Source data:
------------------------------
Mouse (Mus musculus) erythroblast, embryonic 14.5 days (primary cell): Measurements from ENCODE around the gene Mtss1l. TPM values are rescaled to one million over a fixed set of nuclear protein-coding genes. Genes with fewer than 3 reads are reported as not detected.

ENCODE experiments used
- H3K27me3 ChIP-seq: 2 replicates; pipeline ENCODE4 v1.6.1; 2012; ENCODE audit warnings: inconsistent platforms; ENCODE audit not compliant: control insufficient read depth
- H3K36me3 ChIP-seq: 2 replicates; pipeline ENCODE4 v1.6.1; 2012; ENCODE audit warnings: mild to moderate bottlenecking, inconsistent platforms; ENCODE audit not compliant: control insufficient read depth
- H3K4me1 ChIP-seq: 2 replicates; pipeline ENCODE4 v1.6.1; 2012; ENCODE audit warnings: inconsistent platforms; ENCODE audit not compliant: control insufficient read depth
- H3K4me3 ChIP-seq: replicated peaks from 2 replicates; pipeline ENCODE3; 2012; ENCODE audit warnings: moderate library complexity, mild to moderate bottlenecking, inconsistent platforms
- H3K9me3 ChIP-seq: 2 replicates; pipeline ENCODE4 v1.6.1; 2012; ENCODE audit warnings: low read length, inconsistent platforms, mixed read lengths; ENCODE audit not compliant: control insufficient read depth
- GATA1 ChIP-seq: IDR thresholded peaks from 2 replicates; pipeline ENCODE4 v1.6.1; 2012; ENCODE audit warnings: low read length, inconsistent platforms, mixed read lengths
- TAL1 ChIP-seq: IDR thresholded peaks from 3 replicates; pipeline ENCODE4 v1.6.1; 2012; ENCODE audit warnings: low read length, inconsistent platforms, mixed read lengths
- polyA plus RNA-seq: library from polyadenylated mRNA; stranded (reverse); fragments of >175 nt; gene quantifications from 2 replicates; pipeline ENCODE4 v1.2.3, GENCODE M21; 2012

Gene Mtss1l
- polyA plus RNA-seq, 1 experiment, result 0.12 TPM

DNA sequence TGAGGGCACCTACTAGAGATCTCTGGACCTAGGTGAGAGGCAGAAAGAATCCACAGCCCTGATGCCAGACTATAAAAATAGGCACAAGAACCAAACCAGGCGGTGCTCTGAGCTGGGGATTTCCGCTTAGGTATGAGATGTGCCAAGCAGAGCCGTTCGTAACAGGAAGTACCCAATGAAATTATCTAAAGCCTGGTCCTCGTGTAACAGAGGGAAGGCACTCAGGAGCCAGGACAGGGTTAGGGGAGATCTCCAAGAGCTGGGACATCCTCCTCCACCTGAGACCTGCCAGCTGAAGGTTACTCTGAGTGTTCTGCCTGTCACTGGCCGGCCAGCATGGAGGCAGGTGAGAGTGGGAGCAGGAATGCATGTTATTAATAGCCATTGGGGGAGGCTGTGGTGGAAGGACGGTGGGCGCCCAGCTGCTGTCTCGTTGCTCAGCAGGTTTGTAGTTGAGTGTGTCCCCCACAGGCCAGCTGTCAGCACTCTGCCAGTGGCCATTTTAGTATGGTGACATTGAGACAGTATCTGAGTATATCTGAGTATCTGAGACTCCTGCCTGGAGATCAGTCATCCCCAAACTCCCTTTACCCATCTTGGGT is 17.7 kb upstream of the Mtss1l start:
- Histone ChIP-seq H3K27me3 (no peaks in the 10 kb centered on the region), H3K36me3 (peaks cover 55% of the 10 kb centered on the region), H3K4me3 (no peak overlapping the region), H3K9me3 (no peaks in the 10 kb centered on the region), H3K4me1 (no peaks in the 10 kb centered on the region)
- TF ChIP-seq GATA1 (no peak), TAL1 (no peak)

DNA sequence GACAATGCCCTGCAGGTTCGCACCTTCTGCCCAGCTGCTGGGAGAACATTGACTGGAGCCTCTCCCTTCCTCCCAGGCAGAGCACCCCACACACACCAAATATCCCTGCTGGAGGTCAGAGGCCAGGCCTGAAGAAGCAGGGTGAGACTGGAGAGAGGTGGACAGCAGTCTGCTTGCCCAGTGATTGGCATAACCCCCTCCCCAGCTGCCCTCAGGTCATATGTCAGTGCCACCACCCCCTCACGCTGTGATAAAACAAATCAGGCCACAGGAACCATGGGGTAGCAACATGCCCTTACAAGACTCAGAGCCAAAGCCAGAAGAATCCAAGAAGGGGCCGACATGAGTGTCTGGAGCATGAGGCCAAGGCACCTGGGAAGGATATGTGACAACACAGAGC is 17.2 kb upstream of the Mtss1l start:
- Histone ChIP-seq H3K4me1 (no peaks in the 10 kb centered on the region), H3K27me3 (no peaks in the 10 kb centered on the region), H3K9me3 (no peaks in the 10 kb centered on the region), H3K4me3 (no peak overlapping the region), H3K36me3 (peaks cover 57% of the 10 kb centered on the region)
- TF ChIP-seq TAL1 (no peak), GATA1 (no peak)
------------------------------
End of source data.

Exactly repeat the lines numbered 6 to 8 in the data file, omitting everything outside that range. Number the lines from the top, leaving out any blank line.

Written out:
- H3K4me3 ChIP-seq: replicated peaks from 2 replicates; pipeline ENCODE3; 2012; ENCODE audit warnings: moderate library complexity, mild to moderate bottlenecking, inconsistent platforms
- H3K9me3 ChIP-seq: 2 replicates; pipeline ENCODE4 v1.6.1; 2012; ENCODE audit warnings: low read length, inconsistent platforms, mixed read lengths; ENCODE audit not compliant: control insufficient read depth
- GATA1 ChIP-seq: IDR thresholded peaks from 2 replicates; pipeline ENCODE4 v1.6.1; 2012; ENCODE audit warnings: low read length, inconsistent platforms, mixed read lengths